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In re A.J.

Court of Appeals of Ohio, Ninth District, Summit

December 20, 2017

IN RE: A.J. A.J.

         APPEAL FROM JUDGMENT ENTERED IN THE COURT OF COMMON PLEAS COUNTY OF SUMMIT, OHIO CASE Nos. DN 14-07-0441 DN 14-07-0442.

          JASON D. WALLACE, Attorney at Law, for Appellant.

          SHERRI BEVAN WALSH, Prosecuting Attorney, and HEAVEN R. DIMARTINO, Assistant Prosecuting Attorney, for Appellee.

          ELIZABETH ABBOTT, Guardian ad Litem.

          DECISION AND JOURNAL ENTRY

          JULIE A. SCHAFER, Presiding Judge.

         {¶1} Appellant, D.J. ("Father"), appeals from a judgment of the Summit County Court of Common Pleas, Juvenile Division, that placed two of his minor children in the legal custody of their paternal grandparents ("Grandparents"). This Court affirms.

         I.

         {¶2} Father is the biological father of two children with the initials A.J.: a girl, born June 7, 2013; and a boy, born April 11, 2014. Although Father has other children, they are not parties to this appeal. The mother of A.J. and A.J. ("Mother") did not participate in the final dispositional hearing and did not appeal from the trial court's judgment.

         {¶3} Before this case began, Summit County Children Services Board ("CSB") had a voluntary case with this family because Mother had attempted suicide and CSB was also concerned about domestic violence and substance abuse in the home. Because Mother did not comply with the requirements of the voluntary case plan, CSB filed this involuntary case on July 10, 2014. A.J. and A.J. were later adjudicated dependent children and placed in the legal custody of CSB.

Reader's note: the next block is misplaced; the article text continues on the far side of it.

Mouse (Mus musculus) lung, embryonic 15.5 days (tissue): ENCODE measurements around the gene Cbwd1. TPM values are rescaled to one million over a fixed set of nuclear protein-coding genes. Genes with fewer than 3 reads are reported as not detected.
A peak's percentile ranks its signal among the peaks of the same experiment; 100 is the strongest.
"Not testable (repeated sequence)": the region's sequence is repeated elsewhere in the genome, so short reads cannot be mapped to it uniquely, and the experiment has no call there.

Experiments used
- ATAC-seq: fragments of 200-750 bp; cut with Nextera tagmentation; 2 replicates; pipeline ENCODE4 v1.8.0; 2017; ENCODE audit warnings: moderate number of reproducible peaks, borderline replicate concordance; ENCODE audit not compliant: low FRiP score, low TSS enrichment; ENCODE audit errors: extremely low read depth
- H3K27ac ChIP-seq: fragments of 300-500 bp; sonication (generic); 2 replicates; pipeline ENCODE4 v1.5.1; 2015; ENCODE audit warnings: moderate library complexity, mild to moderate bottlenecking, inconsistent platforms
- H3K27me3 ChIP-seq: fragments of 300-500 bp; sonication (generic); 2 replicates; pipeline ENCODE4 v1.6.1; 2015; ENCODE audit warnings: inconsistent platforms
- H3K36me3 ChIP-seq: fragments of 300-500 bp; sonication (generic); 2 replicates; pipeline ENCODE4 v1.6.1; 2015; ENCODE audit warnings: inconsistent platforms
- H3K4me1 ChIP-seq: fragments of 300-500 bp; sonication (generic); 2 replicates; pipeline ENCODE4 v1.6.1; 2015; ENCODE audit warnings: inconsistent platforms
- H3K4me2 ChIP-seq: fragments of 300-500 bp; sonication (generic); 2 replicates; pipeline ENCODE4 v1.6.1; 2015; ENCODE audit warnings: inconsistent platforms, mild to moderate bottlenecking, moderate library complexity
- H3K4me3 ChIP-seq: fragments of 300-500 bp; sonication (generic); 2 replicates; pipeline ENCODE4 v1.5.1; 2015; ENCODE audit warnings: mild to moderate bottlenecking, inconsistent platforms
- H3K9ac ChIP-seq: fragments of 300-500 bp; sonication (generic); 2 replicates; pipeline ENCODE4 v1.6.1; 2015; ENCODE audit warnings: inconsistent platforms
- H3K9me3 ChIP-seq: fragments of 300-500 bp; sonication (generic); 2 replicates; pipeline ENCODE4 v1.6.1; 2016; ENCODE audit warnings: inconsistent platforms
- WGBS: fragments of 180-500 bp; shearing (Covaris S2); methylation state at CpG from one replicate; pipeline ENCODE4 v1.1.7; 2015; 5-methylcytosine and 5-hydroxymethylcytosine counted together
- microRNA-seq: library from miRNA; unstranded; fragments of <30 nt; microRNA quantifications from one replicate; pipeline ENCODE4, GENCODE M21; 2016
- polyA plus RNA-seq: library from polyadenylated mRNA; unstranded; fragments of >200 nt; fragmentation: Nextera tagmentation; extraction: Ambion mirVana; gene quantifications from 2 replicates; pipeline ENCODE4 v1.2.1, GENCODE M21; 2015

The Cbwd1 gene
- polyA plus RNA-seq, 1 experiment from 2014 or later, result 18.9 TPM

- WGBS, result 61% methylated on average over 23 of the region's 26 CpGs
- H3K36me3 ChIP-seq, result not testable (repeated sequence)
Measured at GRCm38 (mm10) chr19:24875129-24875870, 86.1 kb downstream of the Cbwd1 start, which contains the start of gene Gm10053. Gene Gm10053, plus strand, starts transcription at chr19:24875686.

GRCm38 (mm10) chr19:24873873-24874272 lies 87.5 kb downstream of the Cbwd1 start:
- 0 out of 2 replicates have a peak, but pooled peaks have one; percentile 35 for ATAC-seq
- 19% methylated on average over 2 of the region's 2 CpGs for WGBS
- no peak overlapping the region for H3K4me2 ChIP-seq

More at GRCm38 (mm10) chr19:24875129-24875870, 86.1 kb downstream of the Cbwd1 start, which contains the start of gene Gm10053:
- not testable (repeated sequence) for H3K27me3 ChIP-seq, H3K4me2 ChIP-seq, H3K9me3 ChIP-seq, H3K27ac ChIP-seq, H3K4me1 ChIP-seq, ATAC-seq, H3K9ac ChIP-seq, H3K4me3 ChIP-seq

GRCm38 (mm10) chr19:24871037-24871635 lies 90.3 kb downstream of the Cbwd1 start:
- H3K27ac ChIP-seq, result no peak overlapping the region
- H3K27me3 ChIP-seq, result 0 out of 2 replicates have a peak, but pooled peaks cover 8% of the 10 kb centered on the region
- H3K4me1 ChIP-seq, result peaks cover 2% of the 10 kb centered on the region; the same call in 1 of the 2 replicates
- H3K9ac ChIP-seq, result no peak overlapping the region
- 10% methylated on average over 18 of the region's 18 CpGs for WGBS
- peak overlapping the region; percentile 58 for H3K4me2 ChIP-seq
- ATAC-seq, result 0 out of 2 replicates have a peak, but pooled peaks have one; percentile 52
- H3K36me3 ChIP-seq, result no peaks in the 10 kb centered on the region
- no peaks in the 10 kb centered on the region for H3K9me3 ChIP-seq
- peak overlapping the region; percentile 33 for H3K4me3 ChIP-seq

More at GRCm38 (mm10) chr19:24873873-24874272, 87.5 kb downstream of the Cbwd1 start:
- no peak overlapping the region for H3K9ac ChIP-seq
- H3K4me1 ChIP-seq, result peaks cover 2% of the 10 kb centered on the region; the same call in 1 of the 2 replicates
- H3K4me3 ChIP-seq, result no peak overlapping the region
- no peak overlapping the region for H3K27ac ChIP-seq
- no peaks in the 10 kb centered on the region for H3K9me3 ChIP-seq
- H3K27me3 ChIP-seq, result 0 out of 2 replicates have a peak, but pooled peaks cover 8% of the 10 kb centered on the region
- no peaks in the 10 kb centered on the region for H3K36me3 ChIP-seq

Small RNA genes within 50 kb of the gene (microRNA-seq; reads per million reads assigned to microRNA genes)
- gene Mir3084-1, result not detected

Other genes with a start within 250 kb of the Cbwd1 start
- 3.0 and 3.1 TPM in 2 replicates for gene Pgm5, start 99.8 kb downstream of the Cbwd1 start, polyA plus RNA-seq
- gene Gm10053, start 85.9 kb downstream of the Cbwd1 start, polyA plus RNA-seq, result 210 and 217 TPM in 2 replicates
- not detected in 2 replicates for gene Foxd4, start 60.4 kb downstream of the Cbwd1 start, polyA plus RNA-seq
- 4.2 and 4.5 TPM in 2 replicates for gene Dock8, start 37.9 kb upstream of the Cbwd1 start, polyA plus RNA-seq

{¶4} When this involuntary case began, Mother was living with Father, but had moved in and out of his home several times during their on and off relationship. Father and Mother's relationship had been plagued by ongoing domestic violence, often with Mother as the perpetrator. Even under a court-ordered case plan, Mother refused to engage in any services to address her serious mental health and substance abuse problems. Although the case plan did not require Father to end his relationship with Mother, it did require that they engage in counseling to address the violence in their relationship. Although Father complied with many of the requirements of the case plan, he did not engage in counseling with Mother and/or end his relationship with her. Mother did not maintain contact with CSB or the trial court and continued to struggle with mental health and substance abuse problems. Moreover, incidents of domestic violence continued between the parents throughout this case, including during the months that the final dispositional hearing was held.

         {¶5} Because Mother was not complying with the case plan, she was required to visit the children at the visitation center. Father was permitted to visit the children at the home of their relative caregiver. The children lived with an aunt during most of this case, but they were later placed in the home of Grandparents. CSB eventually moved to have the children placed in the legal custody of Grandparents and Father alternatively moved for legal custody of the children.

         {¶6} Following a four-day hearing that was held over several months, the magistrate decided that A.J. and A.J. should be placed in the legal custody of Grandparents. The trial court adopted the magistrate's decision the same day, pending the filing of timely, written objections. Father objected to the magistrate's decision, arguing only that the best interest finding was not supported by the evidence. The trial court overruled Father's objection and placed A.J. and A.J. in the legal custody of Grandparents. Father appeals and raises two assignments of error.

         II

         Assignment ...


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